Hollywood legend Raquel Welch has died at the age of 82. The actress rose to fame for immediately iconic roles in 1960s films like “Fantastic Voyage” and “One Million Years B.C.” As per her manager, the half-Bolivian star “passed away peacefully early this morning after a brief illness.”

While Welch started out competing (and winning) in beauty pageants in California as a young teen, her heart was set on Hollywood. Working as a model and waitress with two young children in her early 20s, the actress hustled — and eventually made it. While the actress was born Jo Raquel Tejada, taking her last name from her Bolivian father, she took her first husband’s last name “Welch” as her stage name. Why? She knew her Latina name would lead to vicious typecasting, especially in that time period.

As Welch’s manager Steve Sauer noted, the star’s “career spanned over 50 years, starring in over 30 films and 50 television series and appearances.”

Even more, Welch won the 1974 Golden Globe for Best Motion Picture Actress in a Musical or Comedy for her role in “The Three Musketeers,” no doubt an achievement she kept close to her heart.

While many remember Welch as an international sex symbol, particularly for wearing a fur bikini in “One Million Years, B.C.,” she took that title and ran with it. The actress was so much more, making ends meet as a single mom, pulling herself up by the bootstraps into stardom. She was funny, talented, a businesswoman (hello super-successful wig line), and she sang too. Check out this iconic clip singing “I’m A Woman” alongside Cher:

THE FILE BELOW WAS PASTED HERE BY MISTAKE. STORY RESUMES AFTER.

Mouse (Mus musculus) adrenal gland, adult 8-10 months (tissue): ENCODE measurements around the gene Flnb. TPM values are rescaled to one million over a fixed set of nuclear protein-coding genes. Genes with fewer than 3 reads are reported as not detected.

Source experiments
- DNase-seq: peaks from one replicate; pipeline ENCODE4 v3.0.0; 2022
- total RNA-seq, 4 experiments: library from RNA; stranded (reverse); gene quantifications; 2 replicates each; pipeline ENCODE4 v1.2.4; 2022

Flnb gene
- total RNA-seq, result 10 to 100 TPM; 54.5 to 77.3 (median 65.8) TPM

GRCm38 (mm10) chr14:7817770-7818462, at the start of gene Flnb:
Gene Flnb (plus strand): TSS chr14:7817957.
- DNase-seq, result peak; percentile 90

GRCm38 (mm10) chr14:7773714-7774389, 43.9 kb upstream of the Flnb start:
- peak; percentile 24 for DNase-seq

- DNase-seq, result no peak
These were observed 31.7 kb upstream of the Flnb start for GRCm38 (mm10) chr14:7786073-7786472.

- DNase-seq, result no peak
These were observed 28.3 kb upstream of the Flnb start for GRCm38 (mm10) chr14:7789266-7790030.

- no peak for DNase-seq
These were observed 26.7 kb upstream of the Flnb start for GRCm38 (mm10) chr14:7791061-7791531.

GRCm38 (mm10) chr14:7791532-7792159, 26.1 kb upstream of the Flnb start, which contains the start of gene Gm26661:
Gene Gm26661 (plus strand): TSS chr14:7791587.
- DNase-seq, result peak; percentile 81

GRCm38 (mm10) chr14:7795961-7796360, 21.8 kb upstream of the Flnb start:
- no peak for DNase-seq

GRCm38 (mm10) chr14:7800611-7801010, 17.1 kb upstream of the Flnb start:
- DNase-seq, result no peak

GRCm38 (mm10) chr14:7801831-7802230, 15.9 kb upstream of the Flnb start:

Moreover, something many people rarely realized was Welch’s true heritage. The actress was born to Bolivian father Armando Tejada, who married a woman of English descent named Josephine Hall.

As reported by The New York Times, Welch’s father was big on assimilation during her childhood in San Diego, California. Tejada banned speaking Spanish at home, so Welch had to learn the language later on as a full-blown adult. While her father moved from Bolivia to the U.S. to study engineering, the family never went back his birth-country together.

About her father, Welch said his approach was “a lie that worked as far as blending in,” but described how at the time, he didn’t have a choice. She said, “There was a sense of shame… the prejudice around against [Latinos]… He suffered a great deal.”

This erasure of her identity even gave the actress a few issues later in life. She said she had a “psychological feeling of not knowing” who she was. Still, even though she changed her last name for stardom and dyed her hair blonde, her first name was non-negotiable. While some execs pushed her to change “Raquel,” she refused. “If I can’t even have the Raquel, that’s really selling out completely, that’s really turning my back on everything that I really am.”

And that’s something Welch never did — she was always authentically herself. Rest In Peace.